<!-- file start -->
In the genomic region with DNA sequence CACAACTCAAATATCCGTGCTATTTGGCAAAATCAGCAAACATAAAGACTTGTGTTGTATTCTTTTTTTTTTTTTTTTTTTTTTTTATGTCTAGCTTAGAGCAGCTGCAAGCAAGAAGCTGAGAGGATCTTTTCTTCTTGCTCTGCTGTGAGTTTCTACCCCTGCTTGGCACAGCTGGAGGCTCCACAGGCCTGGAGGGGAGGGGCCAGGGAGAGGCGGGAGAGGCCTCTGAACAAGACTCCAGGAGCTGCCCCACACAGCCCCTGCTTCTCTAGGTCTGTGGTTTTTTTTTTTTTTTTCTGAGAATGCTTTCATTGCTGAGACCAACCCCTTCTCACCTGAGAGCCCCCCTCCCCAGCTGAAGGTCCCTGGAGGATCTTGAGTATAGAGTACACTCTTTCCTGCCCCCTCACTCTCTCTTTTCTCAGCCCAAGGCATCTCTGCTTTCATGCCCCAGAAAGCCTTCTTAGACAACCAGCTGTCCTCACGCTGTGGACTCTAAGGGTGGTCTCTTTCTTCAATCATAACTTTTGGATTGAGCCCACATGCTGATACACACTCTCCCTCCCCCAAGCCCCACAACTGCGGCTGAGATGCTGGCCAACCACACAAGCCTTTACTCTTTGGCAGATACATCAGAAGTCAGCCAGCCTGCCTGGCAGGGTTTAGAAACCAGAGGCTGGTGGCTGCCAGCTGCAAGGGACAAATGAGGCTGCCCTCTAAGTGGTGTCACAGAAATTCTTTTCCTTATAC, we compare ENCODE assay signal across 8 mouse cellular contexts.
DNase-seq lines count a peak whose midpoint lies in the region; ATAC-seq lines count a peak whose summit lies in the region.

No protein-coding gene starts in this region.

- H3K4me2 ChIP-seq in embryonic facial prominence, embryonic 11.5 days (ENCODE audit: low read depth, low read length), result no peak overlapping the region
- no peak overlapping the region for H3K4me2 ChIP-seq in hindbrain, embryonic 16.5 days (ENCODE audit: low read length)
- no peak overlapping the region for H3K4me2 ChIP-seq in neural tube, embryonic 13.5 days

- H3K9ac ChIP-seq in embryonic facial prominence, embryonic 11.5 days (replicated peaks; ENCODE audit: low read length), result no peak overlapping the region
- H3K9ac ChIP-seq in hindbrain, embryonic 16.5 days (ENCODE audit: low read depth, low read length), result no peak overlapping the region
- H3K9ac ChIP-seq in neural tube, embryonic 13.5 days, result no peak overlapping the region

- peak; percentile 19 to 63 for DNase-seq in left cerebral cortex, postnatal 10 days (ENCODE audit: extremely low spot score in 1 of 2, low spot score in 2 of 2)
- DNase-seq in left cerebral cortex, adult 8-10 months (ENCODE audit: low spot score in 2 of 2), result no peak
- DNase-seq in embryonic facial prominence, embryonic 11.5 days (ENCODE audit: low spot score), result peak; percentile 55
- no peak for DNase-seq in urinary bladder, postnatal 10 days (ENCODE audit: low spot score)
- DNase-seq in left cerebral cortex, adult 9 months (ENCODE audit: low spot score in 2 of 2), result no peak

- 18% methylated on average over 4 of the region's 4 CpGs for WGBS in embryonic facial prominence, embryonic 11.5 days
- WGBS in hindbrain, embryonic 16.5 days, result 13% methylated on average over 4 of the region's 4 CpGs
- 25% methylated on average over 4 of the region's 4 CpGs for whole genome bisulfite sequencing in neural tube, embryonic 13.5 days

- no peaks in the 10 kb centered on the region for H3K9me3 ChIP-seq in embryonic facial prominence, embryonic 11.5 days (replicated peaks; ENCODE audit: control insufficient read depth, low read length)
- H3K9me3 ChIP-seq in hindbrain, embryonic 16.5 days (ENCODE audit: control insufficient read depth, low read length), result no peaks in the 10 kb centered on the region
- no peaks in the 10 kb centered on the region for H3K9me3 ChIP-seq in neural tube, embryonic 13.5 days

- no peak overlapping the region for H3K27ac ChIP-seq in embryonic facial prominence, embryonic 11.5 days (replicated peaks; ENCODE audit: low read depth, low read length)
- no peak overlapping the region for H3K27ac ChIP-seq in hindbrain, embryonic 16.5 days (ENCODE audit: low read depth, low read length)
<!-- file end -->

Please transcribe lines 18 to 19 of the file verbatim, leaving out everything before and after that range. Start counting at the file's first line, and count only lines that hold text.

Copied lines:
- no peaks in the 10 kb centered on the region for H3K9me3 ChIP-seq in embryonic facial prominence, embryonic 11.5 days (replicated peaks; ENCODE audit: control insufficient read depth, low read length)
- H3K9me3 ChIP-seq in hindbrain, embryonic 16.5 days (ENCODE audit: control insufficient read depth, low read length), result no peaks in the 10 kb centered on the region